Now, since I normally calculate annually, if chas v'shalom I am unemployed do I immediately need to tithe my unemployment insurance on receipt? No — I can wait until the year end with the hope that before then I will have a job with greater income again. Thus I accumulate a maaser defecit that I owe and will make up before my calculation period closes.

But if I normally calculate monthly, weekly, or daily, then it would much more of a leniency to move to an annual calculation just for the purpose of delaying my maaser obligation. I would be stricter with regard to such a change of my established practice.

Note that if you truly cannot afford to give away your maaser, you can give maaser to yourself. That is, you can fall into the category of a person who is eligible to receive maaser and discharge your maaser obligation by supporting yourself. The best way to do this is to find another person in a similar situation and give your maaser to him or her and that other person can give his or her maas er to you. Note that you should not do this as an exchange but rather as a gift one to the other, and also note that the gift received is income subject to maaser.

I would actually advocate a combination of these approaches. Set up a separate account — either an actual bank account or a piggy bank at home — and deposit your maaser obligation there. When you deposit it, have the following intention in mind:

I hereby separate this money for maaser. Should I — G-d forbid! — become impoverished such that I need this money, I will be eligible to receive this maaser as a loan to myself which I will repay when Hashem provides me with the means to do so. After repaying the loan, the money repaid will either be kept in a loan fund for others I encounter in such a situation or will be given away to an appropriate charity. Should I — please G-d! — return to work without ever needing this money, I will then give this money to an appropriate charity. May it be Your Will, Hashem, that by the merit of my separating this maaser, I soon find an appropriate means of supporting myself.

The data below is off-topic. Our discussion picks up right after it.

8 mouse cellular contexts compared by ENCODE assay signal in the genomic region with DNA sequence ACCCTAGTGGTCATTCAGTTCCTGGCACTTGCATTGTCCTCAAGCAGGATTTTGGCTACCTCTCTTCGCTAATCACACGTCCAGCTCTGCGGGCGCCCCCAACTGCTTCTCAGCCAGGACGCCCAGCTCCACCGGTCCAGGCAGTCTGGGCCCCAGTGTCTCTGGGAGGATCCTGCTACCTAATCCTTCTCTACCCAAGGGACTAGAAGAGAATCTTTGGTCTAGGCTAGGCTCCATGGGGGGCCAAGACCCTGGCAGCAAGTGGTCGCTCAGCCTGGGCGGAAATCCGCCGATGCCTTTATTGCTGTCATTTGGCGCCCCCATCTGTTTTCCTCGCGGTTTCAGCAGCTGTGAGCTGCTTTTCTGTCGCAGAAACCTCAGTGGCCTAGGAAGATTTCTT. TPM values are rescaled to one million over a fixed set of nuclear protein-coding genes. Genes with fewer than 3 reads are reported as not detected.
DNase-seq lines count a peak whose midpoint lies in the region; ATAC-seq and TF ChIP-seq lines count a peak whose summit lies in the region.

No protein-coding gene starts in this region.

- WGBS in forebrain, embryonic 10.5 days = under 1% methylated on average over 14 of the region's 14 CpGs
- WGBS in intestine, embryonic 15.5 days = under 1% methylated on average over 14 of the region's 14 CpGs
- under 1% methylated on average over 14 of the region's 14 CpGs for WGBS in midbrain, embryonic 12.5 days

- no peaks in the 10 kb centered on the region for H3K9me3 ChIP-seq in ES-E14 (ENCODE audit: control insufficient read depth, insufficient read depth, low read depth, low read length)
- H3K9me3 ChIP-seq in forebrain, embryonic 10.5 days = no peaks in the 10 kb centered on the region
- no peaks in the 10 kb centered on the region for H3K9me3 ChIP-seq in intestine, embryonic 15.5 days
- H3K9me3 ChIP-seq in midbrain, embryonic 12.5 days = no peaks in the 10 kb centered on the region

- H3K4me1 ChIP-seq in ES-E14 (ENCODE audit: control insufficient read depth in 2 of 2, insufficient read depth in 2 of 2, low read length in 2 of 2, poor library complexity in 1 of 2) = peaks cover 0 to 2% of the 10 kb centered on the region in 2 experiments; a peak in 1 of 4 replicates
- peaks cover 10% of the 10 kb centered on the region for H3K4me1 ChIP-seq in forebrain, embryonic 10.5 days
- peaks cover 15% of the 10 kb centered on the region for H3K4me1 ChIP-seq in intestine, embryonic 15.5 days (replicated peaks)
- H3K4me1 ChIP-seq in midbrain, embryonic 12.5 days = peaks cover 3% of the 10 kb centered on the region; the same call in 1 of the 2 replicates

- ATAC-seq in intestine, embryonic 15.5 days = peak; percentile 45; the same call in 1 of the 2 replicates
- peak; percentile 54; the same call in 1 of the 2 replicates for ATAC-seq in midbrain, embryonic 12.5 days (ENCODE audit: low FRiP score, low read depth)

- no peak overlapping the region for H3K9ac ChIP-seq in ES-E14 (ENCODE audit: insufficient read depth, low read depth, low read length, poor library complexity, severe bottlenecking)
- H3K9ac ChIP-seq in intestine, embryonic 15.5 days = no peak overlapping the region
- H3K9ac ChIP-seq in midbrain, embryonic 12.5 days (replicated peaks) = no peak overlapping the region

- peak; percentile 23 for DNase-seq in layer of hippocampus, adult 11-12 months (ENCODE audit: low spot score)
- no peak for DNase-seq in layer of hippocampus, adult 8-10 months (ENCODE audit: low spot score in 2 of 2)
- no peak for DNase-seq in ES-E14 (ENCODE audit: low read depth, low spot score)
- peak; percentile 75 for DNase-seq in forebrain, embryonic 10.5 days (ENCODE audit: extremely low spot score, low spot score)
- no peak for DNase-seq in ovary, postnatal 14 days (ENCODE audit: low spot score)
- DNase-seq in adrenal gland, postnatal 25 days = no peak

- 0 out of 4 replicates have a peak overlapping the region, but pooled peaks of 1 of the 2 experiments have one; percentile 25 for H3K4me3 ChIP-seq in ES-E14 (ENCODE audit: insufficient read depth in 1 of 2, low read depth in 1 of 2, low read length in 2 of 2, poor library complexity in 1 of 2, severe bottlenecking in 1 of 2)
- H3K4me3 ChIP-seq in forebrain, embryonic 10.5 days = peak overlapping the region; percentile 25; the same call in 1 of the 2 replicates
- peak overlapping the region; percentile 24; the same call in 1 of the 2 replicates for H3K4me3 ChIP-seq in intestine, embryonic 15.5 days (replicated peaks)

There is no need to actually verbally declare this, though doing so will both make it a firm commitment that you will have to keep according to Torah Law and make it a personal prayer. You may want to add a Psalm or two if you decide to go that route.

I hope this is helpful. It is clear from your correspondance with me that you take maaser seriously, and that itself is of tremendous spiritual merit for you. May Hashem soon reestablish your means of supporting yourself.

See also:

Maaser Calculator — to compute your maaser obligation!
Computing Maaser - How much tzedakah (charity) do I owe - How much charity should I give?

  • Maaser Calculator link is broken.....
    – MTL
    Jun 11, 2014 at 18:36
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    Nice answer. Gives some interesting ideas and I like the suggestions. Still waiting for answer to the scholarship part of the question. This is a tough one, perhaps.
    – DanF
    Jun 11, 2014 at 18:42
  • @DanF I use quicken so I set up a virtual account to keep track of my ma'aser. THat way I can let it go negative with no ill effects. If it was a regular checking or savings account, I would have to keep it positive and stop writing tzedaka checks when it threatened to go negative. I would also have to make sure that I used the correct check book and take out money when I gave cash. Jun 11, 2014 at 21:38
  • @DanF personally, I would mark the scholarship money as "income" and put the money into the virtual ma'aser account. I do not have a source for this though. Jun 11, 2014 at 21:39
  • @Shokhet While this is now years later, I have updated the broken links to now work. Apr 12, 2018 at 0:13